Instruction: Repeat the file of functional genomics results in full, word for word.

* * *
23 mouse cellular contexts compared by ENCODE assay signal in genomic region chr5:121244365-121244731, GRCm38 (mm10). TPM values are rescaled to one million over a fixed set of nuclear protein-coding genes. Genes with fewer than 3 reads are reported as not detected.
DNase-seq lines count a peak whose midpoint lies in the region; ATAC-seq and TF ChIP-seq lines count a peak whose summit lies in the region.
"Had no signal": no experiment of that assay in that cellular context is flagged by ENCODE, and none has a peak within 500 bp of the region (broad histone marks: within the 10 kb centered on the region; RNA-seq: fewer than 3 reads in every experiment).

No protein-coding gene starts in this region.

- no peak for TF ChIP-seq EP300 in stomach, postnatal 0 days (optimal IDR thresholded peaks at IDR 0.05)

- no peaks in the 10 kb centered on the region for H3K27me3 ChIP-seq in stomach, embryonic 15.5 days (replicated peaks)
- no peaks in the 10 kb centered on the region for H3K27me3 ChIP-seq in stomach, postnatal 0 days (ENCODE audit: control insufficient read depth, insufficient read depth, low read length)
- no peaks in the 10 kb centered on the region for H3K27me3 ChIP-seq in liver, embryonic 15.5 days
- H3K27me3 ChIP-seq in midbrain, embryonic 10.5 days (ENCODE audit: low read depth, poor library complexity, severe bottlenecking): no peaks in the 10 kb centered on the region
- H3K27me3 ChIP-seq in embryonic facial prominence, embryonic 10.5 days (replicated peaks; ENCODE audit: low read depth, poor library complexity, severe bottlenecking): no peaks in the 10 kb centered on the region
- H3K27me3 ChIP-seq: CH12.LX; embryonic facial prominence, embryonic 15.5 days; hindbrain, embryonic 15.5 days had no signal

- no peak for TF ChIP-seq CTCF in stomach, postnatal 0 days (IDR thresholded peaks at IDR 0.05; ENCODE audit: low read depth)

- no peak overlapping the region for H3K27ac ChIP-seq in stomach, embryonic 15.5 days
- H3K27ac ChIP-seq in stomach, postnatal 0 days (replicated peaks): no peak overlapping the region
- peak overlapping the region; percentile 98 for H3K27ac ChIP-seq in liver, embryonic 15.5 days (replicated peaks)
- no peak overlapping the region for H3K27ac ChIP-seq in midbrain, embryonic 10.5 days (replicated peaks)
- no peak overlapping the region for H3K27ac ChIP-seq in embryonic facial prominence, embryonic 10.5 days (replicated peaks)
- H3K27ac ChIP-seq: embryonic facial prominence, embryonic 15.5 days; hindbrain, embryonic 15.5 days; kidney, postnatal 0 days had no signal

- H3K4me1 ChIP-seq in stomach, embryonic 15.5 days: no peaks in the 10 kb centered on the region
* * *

23 mouse cellular contexts compared by ENCODE assay signal in genomic region chr5:121244365-121244731, GRCm38 (mm10). TPM values are rescaled to one million over a fixed set of nuclear protein-coding genes. Genes with fewer than 3 reads are reported as not detected.
DNase-seq lines count a peak whose midpoint lies in the region; ATAC-seq and TF ChIP-seq lines count a peak whose summit lies in the region.
"Had no signal": no experiment of that assay in that cellular context is flagged by ENCODE, and none has a peak within 500 bp of the region (broad histone marks: within the 10 kb centered on the region; RNA-seq: fewer than 3 reads in every experiment).

No protein-coding gene starts in this region.

- no peak for TF ChIP-seq EP300 in stomach, postnatal 0 days (optimal IDR thresholded peaks at IDR 0.05)

- no peaks in the 10 kb centered on the region for H3K27me3 ChIP-seq in stomach, embryonic 15.5 days (replicated peaks)
- no peaks in the 10 kb centered on the region for H3K27me3 ChIP-seq in stomach, postnatal 0 days (ENCODE audit: control insufficient read depth, insufficient read depth, low read length)
- no peaks in the 10 kb centered on the region for H3K27me3 ChIP-seq in liver, embryonic 15.5 days
- H3K27me3 ChIP-seq in midbrain, embryonic 10.5 days (ENCODE audit: low read depth, poor library complexity, severe bottlenecking): no peaks in the 10 kb centered on the region
- H3K27me3 ChIP-seq in embryonic facial prominence, embryonic 10.5 days (replicated peaks; ENCODE audit: low read depth, poor library complexity, severe bottlenecking): no peaks in the 10 kb centered on the region
- H3K27me3 ChIP-seq: CH12.LX; embryonic facial prominence, embryonic 15.5 days; hindbrain, embryonic 15.5 days had no signal

- no peak for TF ChIP-seq CTCF in stomach, postnatal 0 days (IDR thresholded peaks at IDR 0.05; ENCODE audit: low read depth)

- no peak overlapping the region for H3K27ac ChIP-seq in stomach, embryonic 15.5 days
- H3K27ac ChIP-seq in stomach, postnatal 0 days (replicated peaks): no peak overlapping the region
- peak overlapping the region; percentile 98 for H3K27ac ChIP-seq in liver, embryonic 15.5 days (replicated peaks)
- no peak overlapping the region for H3K27ac ChIP-seq in midbrain, embryonic 10.5 days (replicated peaks)
- no peak overlapping the region for H3K27ac ChIP-seq in embryonic facial prominence, embryonic 10.5 days (replicated peaks)
- H3K27ac ChIP-seq: embryonic facial prominence, embryonic 15.5 days; hindbrain, embryonic 15.5 days; kidney, postnatal 0 days had no signal

- H3K4me1 ChIP-seq in stomach, embryonic 15.5 days: no peaks in the 10 kb centered on the region